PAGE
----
Tag Archives: AVFoundation

How to use a specific voice for text-to-speech in iOS

There are two ways of creating voices with which we can make iOS talk: creating a voice using a locale (classic), or creating a voice using a specific voice identifier (futuristic).

Let me show you both options here.

Classic and Easy

In this snipped we’re creating a voice with a certain dialect, British English in this case:

NSString *phrase = @"I'm listening.";

AVSpeechSynthesizer *synthesizer = [[AVSpeechSynthesizer alloc]init];

AVSpeechUtterance *utterance = [[AVSpeechUtterance alloc]initWithString:phrase];

AVSpeechSynthesisVoice *voice = [AVSpeechSynthesisVoice voiceWithLanguage:@"en-GB"];

utterance.voice = voice;

[synthesizer speakUtterance:utterance];

While very straightforward, we don’t know if the voice is going to be male or female. All we can specify is the language and dialect.

Futuristic and Specific

The above works fine and probably was enough when the speech synthesiser framework was introduced in iOS 7, but since then there are a myriad of other voices we can use in our applications. To specify one of them, we need a voice identifier.

Here’s how to do it:

NSString *phrase = @"I'm listening.";

AVSpeechSynthesizer *synthesizer = [[AVSpeechSynthesizer alloc]init];

AVSpeechUtterance *utterance = [[AVSpeechUtterance alloc]initWithString:phrase];

AVSpeechSynthesisVoice *voice = [AVSpeechSynthesisVoice voiceWithIdentifier:@"com.apple.ttsbundle.Karen-compact"];

utterance.voice = voice;

[synthesizer speakUtterance:utterance];

The setup is almost the same, but instead of the voiceWithLanguage method, we’re using the voiceWithIdentifier method here.

Finding Voices

To see a list of all available voices on the device, we can access the speechVoices method of the AVSpeechVoices class. This will return an array of AVSpeechVoices, all of which have a name, quality and identifier property. The latter is what we’re looking for so we can create a specific voice.

Here’s a method lists all available voices on the current device:

- (void)listVoices {

    NSArray *allVoices = [AVSpeechSynthesisVoice speechVoices];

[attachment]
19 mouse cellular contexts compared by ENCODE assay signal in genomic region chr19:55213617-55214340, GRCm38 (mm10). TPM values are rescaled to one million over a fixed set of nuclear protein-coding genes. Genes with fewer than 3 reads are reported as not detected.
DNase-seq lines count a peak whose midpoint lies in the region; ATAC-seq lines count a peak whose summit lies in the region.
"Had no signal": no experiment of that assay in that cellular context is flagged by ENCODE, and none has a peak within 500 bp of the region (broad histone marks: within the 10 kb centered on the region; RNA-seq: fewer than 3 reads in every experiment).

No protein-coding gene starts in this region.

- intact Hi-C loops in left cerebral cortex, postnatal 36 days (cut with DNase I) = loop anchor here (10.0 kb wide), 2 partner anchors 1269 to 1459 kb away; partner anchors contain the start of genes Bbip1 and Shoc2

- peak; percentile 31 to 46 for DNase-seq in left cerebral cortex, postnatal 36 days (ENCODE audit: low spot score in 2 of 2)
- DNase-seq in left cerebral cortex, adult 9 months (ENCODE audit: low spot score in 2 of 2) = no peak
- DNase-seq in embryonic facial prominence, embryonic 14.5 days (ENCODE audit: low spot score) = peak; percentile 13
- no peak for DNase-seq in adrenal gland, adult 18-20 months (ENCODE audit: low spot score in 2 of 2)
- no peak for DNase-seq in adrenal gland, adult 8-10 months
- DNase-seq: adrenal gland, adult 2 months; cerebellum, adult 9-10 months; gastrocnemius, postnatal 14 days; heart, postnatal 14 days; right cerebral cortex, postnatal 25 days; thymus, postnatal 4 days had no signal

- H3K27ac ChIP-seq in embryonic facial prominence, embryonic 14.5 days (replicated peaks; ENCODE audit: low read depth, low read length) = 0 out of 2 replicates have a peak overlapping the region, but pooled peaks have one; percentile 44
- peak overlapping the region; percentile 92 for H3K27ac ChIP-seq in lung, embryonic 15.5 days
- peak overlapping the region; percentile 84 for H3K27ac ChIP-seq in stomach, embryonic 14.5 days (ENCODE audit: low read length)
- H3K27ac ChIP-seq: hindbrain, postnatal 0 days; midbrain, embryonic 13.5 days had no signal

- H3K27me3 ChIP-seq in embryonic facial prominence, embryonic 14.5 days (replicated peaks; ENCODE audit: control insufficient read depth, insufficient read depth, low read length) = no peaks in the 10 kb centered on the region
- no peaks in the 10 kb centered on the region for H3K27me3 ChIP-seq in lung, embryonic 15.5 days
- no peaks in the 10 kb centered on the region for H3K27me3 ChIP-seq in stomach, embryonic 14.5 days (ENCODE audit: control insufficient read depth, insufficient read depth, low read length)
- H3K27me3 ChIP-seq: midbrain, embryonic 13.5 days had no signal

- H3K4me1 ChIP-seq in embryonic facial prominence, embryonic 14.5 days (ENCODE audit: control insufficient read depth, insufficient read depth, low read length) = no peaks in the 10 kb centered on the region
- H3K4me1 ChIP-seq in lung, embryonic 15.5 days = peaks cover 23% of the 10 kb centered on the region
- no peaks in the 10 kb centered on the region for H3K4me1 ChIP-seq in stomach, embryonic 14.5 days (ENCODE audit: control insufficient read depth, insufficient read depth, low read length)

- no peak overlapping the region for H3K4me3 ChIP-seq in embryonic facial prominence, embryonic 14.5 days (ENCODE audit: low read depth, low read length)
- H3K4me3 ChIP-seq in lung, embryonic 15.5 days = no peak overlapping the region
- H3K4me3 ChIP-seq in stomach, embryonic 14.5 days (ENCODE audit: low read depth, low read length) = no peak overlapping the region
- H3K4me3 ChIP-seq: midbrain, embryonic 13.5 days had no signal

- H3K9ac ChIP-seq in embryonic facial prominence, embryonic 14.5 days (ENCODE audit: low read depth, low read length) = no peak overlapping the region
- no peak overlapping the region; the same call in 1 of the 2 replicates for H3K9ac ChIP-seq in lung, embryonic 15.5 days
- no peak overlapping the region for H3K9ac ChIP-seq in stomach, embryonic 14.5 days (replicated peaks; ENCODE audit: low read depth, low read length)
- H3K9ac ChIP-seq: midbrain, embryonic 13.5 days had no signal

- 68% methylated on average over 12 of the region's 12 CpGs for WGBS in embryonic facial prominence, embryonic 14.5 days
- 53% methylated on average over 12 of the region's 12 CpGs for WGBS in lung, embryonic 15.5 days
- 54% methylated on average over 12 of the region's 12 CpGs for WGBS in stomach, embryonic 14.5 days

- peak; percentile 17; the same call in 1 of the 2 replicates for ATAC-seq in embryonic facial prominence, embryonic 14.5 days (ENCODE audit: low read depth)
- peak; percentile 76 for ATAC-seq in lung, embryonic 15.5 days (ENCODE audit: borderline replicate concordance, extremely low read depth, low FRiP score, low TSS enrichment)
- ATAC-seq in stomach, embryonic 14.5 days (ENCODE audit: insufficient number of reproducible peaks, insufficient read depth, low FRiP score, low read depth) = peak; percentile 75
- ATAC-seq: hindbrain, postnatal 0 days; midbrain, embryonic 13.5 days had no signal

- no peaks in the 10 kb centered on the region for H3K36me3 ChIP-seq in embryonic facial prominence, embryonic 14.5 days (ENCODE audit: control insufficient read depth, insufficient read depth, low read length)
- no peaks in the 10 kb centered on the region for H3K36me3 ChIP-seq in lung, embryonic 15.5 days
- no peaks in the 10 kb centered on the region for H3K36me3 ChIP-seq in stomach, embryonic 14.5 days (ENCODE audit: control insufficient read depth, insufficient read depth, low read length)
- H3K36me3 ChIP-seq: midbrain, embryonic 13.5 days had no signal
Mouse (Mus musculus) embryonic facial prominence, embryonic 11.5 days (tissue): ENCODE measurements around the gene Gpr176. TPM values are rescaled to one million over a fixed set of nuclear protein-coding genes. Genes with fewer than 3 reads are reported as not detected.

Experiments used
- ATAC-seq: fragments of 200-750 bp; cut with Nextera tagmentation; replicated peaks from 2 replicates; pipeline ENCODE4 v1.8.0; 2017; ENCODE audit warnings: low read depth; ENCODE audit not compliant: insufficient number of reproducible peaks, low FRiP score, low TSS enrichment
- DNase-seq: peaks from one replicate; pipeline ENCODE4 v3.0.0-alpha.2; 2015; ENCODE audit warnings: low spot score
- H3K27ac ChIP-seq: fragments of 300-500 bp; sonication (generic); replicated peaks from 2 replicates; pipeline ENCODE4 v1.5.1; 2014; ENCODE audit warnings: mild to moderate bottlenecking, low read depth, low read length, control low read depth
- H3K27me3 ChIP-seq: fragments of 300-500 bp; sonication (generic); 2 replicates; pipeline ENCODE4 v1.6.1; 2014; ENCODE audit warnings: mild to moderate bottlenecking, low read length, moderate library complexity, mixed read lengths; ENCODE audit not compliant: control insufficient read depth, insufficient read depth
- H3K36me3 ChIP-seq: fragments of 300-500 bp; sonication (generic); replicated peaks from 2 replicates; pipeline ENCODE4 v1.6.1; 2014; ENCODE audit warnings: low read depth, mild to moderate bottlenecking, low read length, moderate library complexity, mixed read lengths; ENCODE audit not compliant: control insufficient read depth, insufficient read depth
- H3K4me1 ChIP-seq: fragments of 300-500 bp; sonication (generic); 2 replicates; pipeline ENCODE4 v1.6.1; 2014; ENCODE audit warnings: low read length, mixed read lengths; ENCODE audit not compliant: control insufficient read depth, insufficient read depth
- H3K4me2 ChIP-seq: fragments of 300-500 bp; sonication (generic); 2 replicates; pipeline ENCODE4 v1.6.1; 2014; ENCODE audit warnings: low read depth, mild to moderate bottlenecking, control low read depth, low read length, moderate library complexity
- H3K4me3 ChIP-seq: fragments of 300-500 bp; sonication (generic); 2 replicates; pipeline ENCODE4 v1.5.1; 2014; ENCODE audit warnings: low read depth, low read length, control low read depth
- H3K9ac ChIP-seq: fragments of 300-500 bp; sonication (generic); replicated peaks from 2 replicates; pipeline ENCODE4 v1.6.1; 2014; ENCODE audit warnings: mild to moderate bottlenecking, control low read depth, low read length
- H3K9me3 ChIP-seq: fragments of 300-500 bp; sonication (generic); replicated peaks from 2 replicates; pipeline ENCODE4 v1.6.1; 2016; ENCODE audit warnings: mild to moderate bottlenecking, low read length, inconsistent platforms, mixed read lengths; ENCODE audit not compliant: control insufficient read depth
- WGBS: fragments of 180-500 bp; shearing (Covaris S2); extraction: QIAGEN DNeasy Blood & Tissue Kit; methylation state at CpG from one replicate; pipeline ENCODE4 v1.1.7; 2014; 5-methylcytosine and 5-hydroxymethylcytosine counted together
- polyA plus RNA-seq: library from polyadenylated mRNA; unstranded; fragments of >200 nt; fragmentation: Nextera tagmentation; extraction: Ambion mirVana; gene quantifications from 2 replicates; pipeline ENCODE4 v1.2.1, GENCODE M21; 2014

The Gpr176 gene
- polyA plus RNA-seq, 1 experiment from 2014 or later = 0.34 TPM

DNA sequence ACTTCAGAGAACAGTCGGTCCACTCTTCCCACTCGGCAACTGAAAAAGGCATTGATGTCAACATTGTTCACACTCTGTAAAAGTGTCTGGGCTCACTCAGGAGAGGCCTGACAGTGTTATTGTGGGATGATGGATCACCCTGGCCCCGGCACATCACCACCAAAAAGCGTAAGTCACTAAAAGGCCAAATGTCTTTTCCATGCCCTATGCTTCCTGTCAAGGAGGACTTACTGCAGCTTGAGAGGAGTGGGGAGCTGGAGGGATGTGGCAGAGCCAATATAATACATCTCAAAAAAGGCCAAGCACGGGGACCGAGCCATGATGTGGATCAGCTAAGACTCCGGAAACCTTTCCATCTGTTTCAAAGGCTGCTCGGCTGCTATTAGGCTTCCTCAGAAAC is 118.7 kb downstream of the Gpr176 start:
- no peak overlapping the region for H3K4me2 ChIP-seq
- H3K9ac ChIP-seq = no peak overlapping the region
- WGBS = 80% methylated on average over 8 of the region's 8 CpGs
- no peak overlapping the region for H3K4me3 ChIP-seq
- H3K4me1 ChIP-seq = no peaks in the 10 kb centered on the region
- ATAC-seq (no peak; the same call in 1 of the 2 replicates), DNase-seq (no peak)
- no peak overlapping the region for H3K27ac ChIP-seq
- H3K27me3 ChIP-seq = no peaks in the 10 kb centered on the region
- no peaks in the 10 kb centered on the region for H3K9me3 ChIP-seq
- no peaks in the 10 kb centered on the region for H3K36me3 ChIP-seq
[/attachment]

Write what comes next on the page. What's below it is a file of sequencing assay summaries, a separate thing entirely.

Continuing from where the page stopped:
for (AVSpeechSynthesisVoice *voice in allVoices) {
        NSLog(@"Voice Name: %@, Identifier: %@, Quality: %ld", voice.name, voice.identifier, (long)voice.quality);


Not all voices may be installed on all devices. For example, Alex is an optional high quality voice that the user needs to download first before he will show up in this array.

The quality parameter either returns 1 for standard/low-res, or 2 for enhanced/hi-res voices. Again it is up to the user to enable the hi-res quality of a voice under Settings.

How to play videos in iOS 9

Until iOS 8 we could use the trusty old MPMoviePLayerViewController class to play videos on our devices, but that’s been deprecated in iOS 9. From now on, Apple recommend we use the AVPlayerViewController class instead. It has many advantages and even supports picture-in-picture out of the box.

Although AVPlayerViewController is a subclass of UIViewController, instances of it cannot be presented using presentViewController – but Apple make sure not to mention this little tidbit. It’s much more “fun” to figure this out on our own.

Here’s how we can use it with a local video from the main bundle:

@import AVFoundation;
@import AVKit;

// ...

// grab a local URL to our video
NSURL *videoURL = [[NSBundle mainBundle]URLForResource:@"video" withExtension:@"mp4"];

// create an AVPlayer
AVPlayer *player = [AVPlayer playerWithURL:videoURL];

// create a player view controller
AVPlayerViewController *controller = [[AVPlayerViewController alloc]init];
controller.player = player;
[player play];

// show the view controller
[self addChildViewController:controller];
[self.view addSubview:controller.view];
controller.view.frame = self.view.frame;

First we grab a URL to either a local or remote video. Next we create an AVPlayer with this URL, and add said player to the newly created AVPlayerViewController instance. You can auto-play a video by using the player’s play method, or remove it and leave it up to the user to start the video.

Next we’ll present the controller by adding it as a subview to our current view, making sure it has the same frame size.

The class works equally well with local and remote URLs. To play a remote asset, construct the URL like this:

NSURL *videoURL = [NSURL URLWithString:@"https://github.com/versluis/Movie-Player/blob/master/Movie%20Player/video.mov?raw=true"];